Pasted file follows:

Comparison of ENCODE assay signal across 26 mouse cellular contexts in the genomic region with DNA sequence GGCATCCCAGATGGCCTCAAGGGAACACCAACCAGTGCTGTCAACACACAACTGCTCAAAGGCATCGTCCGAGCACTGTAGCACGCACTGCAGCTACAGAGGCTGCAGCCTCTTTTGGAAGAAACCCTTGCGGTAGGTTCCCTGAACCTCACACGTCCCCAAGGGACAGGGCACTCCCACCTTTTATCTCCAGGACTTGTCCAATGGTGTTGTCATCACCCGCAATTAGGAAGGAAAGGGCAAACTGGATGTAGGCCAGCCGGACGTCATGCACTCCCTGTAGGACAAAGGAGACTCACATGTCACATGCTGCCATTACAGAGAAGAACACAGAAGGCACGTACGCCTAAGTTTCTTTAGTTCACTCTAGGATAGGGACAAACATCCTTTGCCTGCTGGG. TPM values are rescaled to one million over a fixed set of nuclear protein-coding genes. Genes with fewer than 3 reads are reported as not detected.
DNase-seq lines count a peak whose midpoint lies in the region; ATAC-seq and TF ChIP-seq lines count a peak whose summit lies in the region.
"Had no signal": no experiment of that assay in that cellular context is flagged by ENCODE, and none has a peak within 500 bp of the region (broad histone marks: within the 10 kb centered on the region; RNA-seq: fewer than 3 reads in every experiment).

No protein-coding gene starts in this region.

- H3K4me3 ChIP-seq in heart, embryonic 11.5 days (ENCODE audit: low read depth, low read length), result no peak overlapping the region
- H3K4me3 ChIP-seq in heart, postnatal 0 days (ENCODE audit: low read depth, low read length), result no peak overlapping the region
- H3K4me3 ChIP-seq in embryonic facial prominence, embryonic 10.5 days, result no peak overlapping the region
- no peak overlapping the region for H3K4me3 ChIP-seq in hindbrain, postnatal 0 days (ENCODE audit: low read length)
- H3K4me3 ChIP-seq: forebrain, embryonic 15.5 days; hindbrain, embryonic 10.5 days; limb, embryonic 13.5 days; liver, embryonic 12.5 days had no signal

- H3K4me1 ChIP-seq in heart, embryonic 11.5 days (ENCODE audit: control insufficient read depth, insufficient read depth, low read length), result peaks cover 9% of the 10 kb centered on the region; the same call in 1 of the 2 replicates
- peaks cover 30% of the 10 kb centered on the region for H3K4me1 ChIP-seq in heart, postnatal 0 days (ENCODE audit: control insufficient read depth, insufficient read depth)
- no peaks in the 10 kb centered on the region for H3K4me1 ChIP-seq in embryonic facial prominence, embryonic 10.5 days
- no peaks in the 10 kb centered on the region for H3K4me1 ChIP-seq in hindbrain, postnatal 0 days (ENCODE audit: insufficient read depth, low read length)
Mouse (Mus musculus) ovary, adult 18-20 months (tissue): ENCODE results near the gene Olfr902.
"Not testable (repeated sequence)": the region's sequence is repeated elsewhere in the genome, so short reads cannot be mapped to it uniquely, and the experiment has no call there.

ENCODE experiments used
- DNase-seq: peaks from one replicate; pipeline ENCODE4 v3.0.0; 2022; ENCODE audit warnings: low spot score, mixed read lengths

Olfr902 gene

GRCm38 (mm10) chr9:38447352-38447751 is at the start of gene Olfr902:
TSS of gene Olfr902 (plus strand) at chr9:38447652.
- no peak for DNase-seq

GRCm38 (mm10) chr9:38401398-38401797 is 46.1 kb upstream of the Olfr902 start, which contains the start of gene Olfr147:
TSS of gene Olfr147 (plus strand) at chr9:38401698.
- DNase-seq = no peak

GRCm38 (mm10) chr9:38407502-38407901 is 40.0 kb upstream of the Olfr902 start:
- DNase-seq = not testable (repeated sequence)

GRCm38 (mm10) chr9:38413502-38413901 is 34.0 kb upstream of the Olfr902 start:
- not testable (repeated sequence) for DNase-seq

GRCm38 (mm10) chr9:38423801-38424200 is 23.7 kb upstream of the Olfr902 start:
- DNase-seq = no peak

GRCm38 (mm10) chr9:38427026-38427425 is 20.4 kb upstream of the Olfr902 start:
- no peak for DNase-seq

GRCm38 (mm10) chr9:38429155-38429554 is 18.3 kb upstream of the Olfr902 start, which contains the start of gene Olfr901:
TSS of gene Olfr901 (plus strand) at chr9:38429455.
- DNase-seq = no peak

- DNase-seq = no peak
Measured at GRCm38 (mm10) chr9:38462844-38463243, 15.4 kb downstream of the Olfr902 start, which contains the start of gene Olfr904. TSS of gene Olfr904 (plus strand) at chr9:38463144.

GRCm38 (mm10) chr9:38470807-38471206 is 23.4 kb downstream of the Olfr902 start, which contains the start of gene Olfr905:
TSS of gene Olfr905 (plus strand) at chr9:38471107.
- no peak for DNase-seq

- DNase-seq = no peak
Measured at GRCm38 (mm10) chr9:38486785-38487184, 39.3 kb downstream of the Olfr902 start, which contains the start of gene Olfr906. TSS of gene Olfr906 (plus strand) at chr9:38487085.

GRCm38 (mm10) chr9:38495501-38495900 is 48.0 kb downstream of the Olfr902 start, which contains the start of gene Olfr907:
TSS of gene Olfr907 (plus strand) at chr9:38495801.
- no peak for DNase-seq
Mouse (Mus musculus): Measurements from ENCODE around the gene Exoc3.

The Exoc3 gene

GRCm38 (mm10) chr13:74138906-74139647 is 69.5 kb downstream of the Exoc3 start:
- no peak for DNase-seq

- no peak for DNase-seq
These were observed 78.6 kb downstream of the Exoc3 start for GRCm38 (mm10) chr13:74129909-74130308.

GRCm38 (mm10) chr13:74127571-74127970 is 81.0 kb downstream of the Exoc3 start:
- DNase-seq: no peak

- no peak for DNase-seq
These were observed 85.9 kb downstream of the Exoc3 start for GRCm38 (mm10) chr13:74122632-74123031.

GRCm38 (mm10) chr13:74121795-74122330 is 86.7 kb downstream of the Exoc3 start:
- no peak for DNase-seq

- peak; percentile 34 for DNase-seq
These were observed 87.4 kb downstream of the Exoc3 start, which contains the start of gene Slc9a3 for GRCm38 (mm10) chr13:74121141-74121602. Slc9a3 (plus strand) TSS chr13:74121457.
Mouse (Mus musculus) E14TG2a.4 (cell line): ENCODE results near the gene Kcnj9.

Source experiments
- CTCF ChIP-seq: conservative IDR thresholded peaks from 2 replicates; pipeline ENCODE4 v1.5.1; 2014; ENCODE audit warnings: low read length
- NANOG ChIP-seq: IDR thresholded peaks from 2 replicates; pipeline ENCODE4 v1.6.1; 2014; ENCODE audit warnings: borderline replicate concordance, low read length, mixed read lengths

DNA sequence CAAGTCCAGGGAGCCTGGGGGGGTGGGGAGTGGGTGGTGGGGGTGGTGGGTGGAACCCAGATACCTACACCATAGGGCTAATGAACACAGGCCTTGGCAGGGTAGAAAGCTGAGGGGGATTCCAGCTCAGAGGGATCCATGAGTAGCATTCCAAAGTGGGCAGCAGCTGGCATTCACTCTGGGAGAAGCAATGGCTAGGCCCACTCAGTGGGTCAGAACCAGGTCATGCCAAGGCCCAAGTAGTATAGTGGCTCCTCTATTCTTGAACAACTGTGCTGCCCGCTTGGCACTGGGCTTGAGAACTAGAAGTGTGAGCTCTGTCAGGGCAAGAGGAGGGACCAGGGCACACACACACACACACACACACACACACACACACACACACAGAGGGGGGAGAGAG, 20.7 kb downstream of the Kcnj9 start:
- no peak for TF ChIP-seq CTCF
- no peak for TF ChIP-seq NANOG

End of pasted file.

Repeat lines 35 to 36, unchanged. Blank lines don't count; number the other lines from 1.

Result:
- DNase-seq = no peak

- DNase-seq = no peak